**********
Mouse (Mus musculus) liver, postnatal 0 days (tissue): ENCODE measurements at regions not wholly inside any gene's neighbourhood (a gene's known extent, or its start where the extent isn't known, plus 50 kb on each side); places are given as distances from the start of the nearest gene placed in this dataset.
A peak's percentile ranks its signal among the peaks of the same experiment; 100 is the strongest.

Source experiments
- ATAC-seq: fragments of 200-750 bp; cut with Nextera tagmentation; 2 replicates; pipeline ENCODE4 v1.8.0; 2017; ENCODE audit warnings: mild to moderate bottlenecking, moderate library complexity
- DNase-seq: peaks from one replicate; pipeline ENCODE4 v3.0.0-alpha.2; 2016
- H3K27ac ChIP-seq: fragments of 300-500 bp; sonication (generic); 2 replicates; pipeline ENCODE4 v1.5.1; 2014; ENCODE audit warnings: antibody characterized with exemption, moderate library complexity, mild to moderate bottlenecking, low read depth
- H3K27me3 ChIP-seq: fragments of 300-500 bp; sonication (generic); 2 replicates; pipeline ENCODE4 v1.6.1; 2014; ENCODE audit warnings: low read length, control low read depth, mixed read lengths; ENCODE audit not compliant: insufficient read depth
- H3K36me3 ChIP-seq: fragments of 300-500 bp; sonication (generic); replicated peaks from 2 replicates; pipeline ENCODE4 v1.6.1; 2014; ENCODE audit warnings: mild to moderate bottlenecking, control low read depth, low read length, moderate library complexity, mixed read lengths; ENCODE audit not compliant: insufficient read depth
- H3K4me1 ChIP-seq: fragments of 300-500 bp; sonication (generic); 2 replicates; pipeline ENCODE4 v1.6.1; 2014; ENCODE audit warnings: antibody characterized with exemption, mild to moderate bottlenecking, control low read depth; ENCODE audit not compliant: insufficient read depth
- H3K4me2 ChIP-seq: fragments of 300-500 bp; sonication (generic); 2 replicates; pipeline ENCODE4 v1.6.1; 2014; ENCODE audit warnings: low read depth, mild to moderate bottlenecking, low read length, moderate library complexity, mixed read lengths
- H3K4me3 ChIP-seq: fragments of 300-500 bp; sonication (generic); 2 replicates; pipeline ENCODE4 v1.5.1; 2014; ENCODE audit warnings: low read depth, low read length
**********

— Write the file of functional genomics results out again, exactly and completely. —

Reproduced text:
Mouse (Mus musculus) liver, postnatal 0 days (tissue): ENCODE measurements at regions not wholly inside any gene's neighbourhood (a gene's known extent, or its start where the extent isn't known, plus 50 kb on each side); places are given as distances from the start of the nearest gene placed in this dataset.
A peak's percentile ranks its signal among the peaks of the same experiment; 100 is the strongest.

Source experiments
- ATAC-seq: fragments of 200-750 bp; cut with Nextera tagmentation; 2 replicates; pipeline ENCODE4 v1.8.0; 2017; ENCODE audit warnings: mild to moderate bottlenecking, moderate library complexity
- DNase-seq: peaks from one replicate; pipeline ENCODE4 v3.0.0-alpha.2; 2016
- H3K27ac ChIP-seq: fragments of 300-500 bp; sonication (generic); 2 replicates; pipeline ENCODE4 v1.5.1; 2014; ENCODE audit warnings: antibody characterized with exemption, moderate library complexity, mild to moderate bottlenecking, low read depth
- H3K27me3 ChIP-seq: fragments of 300-500 bp; sonication (generic); 2 replicates; pipeline ENCODE4 v1.6.1; 2014; ENCODE audit warnings: low read length, control low read depth, mixed read lengths; ENCODE audit not compliant: insufficient read depth
- H3K36me3 ChIP-seq: fragments of 300-500 bp; sonication (generic); replicated peaks from 2 replicates; pipeline ENCODE4 v1.6.1; 2014; ENCODE audit warnings: mild to moderate bottlenecking, control low read depth, low read length, moderate library complexity, mixed read lengths; ENCODE audit not compliant: insufficient read depth
- H3K4me1 ChIP-seq: fragments of 300-500 bp; sonication (generic); 2 replicates; pipeline ENCODE4 v1.6.1; 2014; ENCODE audit warnings: antibody characterized with exemption, mild to moderate bottlenecking, control low read depth; ENCODE audit not compliant: insufficient read depth
- H3K4me2 ChIP-seq: fragments of 300-500 bp; sonication (generic); 2 replicates; pipeline ENCODE4 v1.6.1; 2014; ENCODE audit warnings: low read depth, mild to moderate bottlenecking, low read length, moderate library complexity, mixed read lengths
- H3K4me3 ChIP-seq: fragments of 300-500 bp; sonication (generic); 2 replicates; pipeline ENCODE4 v1.5.1; 2014; ENCODE audit warnings: low read depth, low read length